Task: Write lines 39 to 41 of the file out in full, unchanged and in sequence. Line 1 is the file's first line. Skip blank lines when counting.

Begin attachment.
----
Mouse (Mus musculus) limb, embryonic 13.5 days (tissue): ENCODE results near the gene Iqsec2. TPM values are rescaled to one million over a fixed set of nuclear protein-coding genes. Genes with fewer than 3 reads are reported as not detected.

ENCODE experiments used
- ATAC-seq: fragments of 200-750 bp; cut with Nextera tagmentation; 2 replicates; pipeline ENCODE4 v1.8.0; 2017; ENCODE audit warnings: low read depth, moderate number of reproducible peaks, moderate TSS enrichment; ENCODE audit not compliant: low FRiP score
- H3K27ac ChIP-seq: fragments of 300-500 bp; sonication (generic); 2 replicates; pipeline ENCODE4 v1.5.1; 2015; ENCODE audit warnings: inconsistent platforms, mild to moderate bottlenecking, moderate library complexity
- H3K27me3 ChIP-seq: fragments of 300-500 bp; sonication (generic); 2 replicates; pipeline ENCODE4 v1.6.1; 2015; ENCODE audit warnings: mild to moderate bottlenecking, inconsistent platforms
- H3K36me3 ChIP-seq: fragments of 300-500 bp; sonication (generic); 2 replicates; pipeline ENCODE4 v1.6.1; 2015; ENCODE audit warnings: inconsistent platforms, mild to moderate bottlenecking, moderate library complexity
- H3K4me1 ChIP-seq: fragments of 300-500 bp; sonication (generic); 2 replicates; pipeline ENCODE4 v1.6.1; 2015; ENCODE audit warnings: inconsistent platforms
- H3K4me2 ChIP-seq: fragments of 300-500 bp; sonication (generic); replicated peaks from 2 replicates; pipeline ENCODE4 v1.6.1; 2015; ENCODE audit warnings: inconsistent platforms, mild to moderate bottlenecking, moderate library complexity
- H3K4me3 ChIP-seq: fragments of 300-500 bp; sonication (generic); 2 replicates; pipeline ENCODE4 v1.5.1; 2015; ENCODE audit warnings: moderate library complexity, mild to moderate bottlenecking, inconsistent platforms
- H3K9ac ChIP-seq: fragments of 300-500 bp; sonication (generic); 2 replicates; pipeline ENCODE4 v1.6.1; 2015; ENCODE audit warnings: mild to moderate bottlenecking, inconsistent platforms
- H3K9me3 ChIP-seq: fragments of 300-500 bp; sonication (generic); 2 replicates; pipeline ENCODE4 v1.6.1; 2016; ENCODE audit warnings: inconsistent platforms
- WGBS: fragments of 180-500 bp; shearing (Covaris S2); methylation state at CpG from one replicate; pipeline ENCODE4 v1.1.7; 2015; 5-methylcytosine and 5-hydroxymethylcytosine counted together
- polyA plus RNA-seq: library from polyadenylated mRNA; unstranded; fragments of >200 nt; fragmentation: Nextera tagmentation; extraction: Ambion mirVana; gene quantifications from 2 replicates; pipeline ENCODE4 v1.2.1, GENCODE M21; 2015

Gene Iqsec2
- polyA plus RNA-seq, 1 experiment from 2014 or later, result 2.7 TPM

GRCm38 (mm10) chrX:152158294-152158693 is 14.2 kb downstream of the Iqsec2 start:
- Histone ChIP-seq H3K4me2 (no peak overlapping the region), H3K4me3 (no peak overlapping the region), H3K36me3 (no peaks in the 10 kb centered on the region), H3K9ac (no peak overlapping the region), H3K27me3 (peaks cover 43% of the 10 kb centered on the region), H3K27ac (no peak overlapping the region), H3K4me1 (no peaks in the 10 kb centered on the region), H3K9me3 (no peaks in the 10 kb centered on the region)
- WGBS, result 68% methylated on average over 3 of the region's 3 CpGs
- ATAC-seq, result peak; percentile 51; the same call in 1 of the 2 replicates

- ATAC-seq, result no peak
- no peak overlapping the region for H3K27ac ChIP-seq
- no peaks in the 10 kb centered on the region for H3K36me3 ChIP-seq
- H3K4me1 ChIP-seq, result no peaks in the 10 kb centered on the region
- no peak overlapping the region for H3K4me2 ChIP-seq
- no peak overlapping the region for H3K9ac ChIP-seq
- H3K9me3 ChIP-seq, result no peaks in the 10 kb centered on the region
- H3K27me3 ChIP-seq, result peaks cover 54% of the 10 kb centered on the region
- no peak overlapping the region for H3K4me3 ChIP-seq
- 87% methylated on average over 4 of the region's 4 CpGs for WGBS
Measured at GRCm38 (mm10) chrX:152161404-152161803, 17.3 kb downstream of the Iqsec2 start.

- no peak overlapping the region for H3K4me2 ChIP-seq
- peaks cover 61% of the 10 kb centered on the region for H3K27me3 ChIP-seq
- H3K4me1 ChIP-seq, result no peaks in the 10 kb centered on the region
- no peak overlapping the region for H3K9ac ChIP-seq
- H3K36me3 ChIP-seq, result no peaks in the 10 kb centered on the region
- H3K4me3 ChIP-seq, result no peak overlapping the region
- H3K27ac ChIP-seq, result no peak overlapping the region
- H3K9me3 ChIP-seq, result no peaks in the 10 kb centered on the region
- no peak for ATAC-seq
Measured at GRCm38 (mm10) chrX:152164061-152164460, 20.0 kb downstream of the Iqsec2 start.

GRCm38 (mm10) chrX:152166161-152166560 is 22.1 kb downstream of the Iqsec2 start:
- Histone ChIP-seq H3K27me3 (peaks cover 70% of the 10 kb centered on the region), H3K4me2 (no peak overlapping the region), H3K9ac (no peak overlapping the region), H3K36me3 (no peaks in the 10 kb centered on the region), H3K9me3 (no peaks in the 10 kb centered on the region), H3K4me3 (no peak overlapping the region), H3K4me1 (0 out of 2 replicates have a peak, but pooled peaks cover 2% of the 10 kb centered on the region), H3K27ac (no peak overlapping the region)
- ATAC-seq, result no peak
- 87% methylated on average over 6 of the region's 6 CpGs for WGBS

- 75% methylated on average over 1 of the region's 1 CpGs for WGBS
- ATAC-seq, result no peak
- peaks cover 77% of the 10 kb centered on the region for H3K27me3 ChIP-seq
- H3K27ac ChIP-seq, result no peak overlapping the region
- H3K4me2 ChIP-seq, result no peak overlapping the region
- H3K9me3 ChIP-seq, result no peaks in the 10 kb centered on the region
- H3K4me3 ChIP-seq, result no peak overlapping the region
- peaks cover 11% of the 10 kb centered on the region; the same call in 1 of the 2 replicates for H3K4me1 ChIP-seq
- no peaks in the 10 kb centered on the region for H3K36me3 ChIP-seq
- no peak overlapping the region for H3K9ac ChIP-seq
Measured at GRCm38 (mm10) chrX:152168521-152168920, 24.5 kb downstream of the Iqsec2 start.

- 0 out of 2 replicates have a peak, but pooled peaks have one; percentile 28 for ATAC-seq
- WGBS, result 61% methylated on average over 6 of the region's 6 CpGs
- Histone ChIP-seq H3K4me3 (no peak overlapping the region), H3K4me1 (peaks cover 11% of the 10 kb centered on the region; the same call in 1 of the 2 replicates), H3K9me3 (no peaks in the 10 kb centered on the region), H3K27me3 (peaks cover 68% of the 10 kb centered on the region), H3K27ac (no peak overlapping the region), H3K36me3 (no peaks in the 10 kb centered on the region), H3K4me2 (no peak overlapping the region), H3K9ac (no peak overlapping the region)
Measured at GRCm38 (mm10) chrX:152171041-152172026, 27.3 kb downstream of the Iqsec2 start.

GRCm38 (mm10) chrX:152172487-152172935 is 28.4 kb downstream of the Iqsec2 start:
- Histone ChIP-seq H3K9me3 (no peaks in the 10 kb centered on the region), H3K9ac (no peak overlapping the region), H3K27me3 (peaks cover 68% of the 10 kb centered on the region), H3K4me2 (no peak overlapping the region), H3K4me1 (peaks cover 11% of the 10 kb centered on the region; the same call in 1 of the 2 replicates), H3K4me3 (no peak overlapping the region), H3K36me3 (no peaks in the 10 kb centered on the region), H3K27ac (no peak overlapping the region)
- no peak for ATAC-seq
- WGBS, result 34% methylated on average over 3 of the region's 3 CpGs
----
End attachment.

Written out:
- no peak for ATAC-seq
Measured at GRCm38 (mm10) chrX:152164061-152164460, 20.0 kb downstream of the Iqsec2 start.

GRCm38 (mm10) chrX:152166161-152166560 is 22.1 kb downstream of the Iqsec2 start: